“Las Vegas,” as Joan Didion once wrote, “is the most extreme and allegorical of American settlements, bizarre and beautiful in its venality and in its devotion to immediate gratification, a place the tone of which is set by mobsters and call girls and ladies’ room attendants with amyl nitrite poppers in their uniform pockets.” It is gleefully predatory and naked in its fundament of avarice and vice of every kind. It’s a poor person’s idea of luxury.
Whereas the casinos and shopping malls cascade with wattage, a tonic mix of brand names and booze, everywhere dripping with the promise of sex and the trappings of decadence, these empty industrial outskirts are the staging — and dumping — grounds that allow such a mirage to project itself like a miasma through the hotels’ eternal midnight. These dead zones hold the waste, human and otherwise, behind the magic curtain; this wasteland is both backlot for and blowback from the Strip’s outsized simulacra.
Memories of Paris are entwined with its eateries. From Hemingway’s A Moveable Feast to expatriates’ essays in the New York Times following the terrorist attacks in November 2015, writers have shown how their lives in Paris are marked by its restaurants, bakeries, and markets. Hemingway’s account of his postwar Parisian life uses food to define his days, his success, and his relationships. His struggle to find outlets for his fiction is linked with the tantalizing “bakery shops” that “had such good things in the windows and people [eating] outside at tables on the sidewalk so that you saw and smelled the food.” He recounts meeting authors and artists for aperitifs or champagne, explaining that “drinking wine … was as natural as eating and to me as necessary, and I would not have thought of eating a meal without drinking either wine or cider or beer.” He wrote in cafés amid the “smell of café crèmes.” A century later, news of the November attacks brought nostalgia for one writer, who, no longer in Paris, recalled the market “beckoning with the smell of roasting chickens” and “the flash of bright fruit against stark winter skies.” Another essayist described his decision, days later, to seek out the farmers and vendors of his local market. Its reopening, he wrote, reflected the resilience of Paris: “the market will be a celebration of the city itself, unvanquished, animated and always hungry.”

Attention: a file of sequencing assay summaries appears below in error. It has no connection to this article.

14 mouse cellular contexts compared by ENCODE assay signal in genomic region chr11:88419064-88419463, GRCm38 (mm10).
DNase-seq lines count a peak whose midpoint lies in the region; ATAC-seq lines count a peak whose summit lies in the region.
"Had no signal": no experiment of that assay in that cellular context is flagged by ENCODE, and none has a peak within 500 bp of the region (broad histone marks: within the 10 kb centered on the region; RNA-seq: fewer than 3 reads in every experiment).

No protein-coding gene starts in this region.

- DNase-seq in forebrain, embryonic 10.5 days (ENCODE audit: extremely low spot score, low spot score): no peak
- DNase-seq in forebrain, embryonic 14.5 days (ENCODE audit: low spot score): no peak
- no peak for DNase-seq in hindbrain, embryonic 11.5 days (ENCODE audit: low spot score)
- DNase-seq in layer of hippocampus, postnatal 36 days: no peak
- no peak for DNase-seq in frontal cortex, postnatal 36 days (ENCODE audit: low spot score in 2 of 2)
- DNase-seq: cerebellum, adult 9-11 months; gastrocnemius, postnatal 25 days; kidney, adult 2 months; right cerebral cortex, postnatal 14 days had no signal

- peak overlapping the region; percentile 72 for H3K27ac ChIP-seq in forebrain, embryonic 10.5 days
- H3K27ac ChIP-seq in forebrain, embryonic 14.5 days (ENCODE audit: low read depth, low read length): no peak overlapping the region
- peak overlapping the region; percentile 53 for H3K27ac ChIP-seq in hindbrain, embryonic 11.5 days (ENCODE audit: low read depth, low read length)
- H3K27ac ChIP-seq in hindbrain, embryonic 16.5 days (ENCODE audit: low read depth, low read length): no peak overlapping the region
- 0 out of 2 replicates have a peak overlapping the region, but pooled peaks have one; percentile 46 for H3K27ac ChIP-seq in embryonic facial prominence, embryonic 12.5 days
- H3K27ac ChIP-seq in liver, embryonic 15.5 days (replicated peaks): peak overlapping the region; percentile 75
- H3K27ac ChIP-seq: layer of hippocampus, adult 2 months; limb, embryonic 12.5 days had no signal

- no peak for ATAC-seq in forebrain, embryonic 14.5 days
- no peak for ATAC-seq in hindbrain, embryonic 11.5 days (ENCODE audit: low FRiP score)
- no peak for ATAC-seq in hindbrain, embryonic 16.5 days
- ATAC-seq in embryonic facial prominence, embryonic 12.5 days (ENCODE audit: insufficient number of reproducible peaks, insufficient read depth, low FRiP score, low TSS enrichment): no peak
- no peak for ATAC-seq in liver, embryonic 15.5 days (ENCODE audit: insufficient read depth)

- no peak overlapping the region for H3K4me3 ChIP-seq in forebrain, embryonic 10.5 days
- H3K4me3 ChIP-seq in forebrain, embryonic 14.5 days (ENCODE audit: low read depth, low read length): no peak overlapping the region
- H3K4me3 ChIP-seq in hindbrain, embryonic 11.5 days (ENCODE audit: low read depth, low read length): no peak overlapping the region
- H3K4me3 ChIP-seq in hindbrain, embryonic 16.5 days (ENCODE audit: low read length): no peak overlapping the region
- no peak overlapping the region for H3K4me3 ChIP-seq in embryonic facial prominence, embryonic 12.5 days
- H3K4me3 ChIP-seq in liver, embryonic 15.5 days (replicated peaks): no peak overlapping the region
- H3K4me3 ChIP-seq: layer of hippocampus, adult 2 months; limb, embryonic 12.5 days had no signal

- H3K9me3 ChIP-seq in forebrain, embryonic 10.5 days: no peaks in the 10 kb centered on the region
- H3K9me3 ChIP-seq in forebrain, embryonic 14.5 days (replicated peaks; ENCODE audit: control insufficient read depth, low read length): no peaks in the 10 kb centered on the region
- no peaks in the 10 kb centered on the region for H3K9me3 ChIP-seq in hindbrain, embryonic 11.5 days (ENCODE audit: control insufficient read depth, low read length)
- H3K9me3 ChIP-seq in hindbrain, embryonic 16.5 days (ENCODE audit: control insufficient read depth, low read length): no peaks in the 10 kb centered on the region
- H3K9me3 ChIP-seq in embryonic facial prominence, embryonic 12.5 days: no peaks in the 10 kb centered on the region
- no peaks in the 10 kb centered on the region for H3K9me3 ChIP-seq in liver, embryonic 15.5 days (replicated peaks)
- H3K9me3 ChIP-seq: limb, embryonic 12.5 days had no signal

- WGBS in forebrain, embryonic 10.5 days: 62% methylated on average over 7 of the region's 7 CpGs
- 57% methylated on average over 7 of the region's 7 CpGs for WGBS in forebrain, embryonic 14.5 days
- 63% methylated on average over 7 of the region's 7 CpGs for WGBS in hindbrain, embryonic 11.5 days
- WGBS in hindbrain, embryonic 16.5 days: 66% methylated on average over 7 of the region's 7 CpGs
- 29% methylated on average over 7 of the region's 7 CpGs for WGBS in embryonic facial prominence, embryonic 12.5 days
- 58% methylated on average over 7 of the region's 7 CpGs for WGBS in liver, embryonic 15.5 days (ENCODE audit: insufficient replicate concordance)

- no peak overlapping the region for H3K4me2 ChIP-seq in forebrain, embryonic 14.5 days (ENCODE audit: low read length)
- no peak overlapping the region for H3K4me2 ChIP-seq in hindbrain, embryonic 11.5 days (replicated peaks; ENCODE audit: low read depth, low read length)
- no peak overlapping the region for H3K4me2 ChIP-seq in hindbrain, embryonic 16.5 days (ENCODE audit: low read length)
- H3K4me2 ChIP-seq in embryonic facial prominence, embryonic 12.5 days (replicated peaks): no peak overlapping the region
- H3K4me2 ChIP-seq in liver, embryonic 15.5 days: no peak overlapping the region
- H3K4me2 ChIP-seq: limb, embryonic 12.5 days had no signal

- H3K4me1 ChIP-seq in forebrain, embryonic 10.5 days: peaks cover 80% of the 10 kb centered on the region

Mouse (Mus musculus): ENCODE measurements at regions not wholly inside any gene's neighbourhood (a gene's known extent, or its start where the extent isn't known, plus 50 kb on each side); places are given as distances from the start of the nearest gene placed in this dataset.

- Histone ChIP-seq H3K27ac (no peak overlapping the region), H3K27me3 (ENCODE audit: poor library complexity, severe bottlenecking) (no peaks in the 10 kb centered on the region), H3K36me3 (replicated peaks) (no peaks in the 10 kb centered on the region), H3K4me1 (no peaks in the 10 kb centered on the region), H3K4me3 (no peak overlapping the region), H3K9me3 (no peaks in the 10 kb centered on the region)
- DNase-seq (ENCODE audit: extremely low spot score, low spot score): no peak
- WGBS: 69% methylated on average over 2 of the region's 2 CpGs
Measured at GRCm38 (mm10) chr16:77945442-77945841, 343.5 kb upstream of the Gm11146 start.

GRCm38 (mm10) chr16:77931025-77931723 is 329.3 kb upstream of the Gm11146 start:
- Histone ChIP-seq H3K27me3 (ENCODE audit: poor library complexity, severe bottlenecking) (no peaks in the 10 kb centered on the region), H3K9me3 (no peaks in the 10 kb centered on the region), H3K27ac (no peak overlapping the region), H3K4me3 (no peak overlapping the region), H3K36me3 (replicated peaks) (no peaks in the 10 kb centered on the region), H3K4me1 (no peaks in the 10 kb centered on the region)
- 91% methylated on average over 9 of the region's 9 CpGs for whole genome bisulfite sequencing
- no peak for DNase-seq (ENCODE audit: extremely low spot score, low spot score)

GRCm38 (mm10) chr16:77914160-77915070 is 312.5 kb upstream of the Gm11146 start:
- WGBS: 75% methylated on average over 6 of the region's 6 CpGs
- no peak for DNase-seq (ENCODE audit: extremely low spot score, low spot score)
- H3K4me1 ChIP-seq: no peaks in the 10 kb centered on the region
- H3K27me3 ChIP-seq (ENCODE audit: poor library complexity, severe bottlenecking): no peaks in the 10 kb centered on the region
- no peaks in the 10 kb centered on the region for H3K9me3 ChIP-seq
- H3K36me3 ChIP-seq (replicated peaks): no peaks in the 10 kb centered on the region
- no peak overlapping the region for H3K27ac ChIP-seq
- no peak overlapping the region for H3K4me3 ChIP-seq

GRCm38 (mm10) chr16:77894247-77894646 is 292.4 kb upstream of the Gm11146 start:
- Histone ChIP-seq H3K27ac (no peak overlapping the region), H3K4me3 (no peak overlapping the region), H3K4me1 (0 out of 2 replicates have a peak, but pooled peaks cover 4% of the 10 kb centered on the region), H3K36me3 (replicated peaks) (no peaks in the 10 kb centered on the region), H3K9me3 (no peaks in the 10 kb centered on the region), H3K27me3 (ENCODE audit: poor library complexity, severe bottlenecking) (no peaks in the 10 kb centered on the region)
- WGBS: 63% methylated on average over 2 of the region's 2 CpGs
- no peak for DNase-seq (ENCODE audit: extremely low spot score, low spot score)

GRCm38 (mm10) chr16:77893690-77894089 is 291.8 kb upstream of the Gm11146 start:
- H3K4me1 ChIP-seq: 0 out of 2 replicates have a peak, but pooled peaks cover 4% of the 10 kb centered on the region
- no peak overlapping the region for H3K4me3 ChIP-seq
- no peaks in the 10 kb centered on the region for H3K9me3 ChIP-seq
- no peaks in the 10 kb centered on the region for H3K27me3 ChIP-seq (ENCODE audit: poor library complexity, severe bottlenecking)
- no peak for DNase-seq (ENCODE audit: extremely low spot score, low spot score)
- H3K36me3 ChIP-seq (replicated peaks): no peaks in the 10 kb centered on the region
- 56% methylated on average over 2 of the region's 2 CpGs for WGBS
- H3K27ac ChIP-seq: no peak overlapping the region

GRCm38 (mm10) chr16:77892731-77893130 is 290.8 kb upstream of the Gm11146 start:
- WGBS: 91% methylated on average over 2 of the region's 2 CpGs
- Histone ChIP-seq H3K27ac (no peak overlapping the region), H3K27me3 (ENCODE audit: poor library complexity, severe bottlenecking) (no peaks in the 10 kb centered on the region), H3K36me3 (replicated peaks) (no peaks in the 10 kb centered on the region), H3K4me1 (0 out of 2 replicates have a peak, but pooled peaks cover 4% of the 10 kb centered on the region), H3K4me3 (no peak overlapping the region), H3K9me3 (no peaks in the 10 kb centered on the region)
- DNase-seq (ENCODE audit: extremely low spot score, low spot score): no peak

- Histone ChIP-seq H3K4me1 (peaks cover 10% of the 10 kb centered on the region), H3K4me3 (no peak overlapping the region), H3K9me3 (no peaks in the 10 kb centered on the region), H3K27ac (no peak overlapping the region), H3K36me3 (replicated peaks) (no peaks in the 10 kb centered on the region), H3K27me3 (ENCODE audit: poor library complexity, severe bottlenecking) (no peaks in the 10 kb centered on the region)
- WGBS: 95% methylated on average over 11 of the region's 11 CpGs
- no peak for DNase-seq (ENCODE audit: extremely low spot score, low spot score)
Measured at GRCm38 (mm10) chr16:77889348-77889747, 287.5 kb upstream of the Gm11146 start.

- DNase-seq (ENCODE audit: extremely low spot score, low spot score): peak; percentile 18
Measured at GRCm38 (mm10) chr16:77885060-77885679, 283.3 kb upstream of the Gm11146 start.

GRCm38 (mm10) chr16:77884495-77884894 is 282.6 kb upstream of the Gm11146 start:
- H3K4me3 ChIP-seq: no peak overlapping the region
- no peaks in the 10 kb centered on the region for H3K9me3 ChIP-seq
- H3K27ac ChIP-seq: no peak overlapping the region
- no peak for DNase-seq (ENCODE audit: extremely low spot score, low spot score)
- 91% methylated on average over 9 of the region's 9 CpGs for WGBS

My students laugh, and then I turn to the matter at hand. “This semester, I will stand before you as an elephant, but I will also try my best to be a professor.”
Elephants don’t know what it is that makes them elephants. They just are. Similarly, novelists do not consciously dwell on what they do when they write their novels. The things they mean to describe and express when they write, the territory they wish to cover, may be very different from those elements that readers and students focus on. The author of a novel is not always the best placed to interpret it, and eventually others may become more familiar with the text than he is.
There's no shortage of things to admire in My Absolute Darling — it's a devastating and powerful debut from a writer who's almost certain to have a wonderful career ahead of him.
Rushdie has always been an impish myth-manipulator, refusing to accept, as in this novel, that the lives of the emperors can’t be blended with film noir, popular culture and crime caper. On the evidence of The Golden House, he is quite right.
“Made for Love” crackles and satisfies by all its own weird rules, subversively inventing delight where none should exist. How can a book be so bright, and so dark?